By KATE LEAVER
The two most commonly used adjectives to describe Jennifer Aniston are ‘svelte’ and ‘lonely’.
It’s obvious that she’s smart, funny, talented and beautiful. But every magazine editor in the world insists on defining this woman by her toned body and her relationship woes.
She is just svelte and lonely.
For a long time, I thought Jen Aniston had lost control of her own image. That she had no way to police the way we speak about her – as though she’s just a body with a string of failed relationships.
Then she did this.
She revealed her “ideal weight” in an interview with Yahoo Beauty. The already tiny actress confessed that she’d “ideally” be several pounds lighter than she currently is, but that it’s harder to lose weight now she’s in her 40s.
She also confesses that she ate a bagel before her interview. It was a real hard-hitter.
But here’s the thing. Jennifer Aniston is already technically underweight. Pop her dimensions into a BMI (Body Mass Index) calculator and she’s below the healthy weight range. In this interview, she says she wants to go further away from that healthy range.
Mamamia has decided not to publish Jen’s current weight, nor will we convert her “ideal weight” into kilograms for you. It’s not something responsible media outlets do — eating disorders experts beg us not to publish details like that, especially when it’s one of the most enviably beautiful women on the planet talking about wanting to be thinner. It’s just not on. It’s dangerous information for vulnerable women and it promotes the idea that a woman’s worth can be measured on a set of bathroom scales.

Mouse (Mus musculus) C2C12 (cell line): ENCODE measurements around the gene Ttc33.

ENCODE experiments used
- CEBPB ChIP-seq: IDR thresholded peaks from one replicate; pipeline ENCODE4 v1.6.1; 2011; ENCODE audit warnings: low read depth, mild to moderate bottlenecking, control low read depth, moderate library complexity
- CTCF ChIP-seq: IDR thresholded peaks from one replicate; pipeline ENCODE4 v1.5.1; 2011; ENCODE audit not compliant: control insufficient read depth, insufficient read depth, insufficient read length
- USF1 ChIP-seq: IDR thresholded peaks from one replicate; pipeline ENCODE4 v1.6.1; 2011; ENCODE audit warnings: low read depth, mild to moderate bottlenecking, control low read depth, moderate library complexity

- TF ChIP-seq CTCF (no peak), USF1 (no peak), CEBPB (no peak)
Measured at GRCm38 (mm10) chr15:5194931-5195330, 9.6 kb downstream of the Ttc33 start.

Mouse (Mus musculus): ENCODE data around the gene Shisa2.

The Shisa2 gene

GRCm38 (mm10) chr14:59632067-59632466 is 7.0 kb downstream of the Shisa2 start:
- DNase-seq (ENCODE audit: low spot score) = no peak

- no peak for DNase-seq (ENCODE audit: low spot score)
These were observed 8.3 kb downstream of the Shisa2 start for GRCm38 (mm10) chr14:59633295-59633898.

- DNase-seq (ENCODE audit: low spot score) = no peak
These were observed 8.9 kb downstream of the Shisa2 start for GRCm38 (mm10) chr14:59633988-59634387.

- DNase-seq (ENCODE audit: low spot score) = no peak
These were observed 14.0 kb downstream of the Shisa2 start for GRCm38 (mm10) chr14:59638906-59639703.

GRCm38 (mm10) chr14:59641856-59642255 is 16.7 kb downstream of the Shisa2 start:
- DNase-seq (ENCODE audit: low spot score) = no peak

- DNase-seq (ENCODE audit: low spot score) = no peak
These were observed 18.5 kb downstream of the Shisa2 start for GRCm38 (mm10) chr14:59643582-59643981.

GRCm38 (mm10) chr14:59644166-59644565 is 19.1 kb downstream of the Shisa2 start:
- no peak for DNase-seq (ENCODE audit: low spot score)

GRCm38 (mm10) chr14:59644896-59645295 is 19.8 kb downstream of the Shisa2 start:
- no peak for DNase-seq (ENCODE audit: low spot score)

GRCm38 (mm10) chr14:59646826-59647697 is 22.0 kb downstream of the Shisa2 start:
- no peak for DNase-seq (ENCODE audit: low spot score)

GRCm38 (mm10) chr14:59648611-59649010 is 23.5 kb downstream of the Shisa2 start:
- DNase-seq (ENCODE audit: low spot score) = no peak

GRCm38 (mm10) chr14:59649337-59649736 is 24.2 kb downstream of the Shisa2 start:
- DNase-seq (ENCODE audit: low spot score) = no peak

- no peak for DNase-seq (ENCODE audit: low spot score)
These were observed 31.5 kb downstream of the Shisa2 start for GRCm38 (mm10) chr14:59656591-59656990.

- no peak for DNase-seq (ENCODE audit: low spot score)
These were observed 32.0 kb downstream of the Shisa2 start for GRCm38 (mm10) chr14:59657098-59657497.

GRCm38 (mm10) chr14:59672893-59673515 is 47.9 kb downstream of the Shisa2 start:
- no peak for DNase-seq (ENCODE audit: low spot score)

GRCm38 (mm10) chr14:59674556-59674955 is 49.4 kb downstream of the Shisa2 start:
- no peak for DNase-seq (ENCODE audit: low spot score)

Never mind that Jennifer Aniston has vowed not to do Botox. Never mind that she’s said some pretty cogent things about the pressure to be ageless in Hollywood. Revealing those details about her weight undoes any of the good stuff she said.
Because, apart from promoting a Thin Is Best/ Thinner is Better mantra, Jennifer Aniston has just done something remarkable silly.
She just gave the tabloid media who hound her every move permission to define her in numbers. She just approved the callous, shallow way the media speak about her. She didn’t have to reveal her current weight or her “ideal weight”. The interviewer actually only asked “Do you eat bread ever?” and that got her talking about weight.
It’s frustrating to watch this capable, accomplished woman encourage everyone to define her by the number of kilograms she weighs.
If she does that in the privacy of her own thoughts, fine. That’s a matter for her and her celebrity therapist. But by publicly suggesting that she would be happier a few pounds lighter, she just makes it harder for us to stay realistic about body image.
It’s sad. Because this woman is so much more than svelte and lonely.
Here she is being beautiful and interesting and successful, for a start.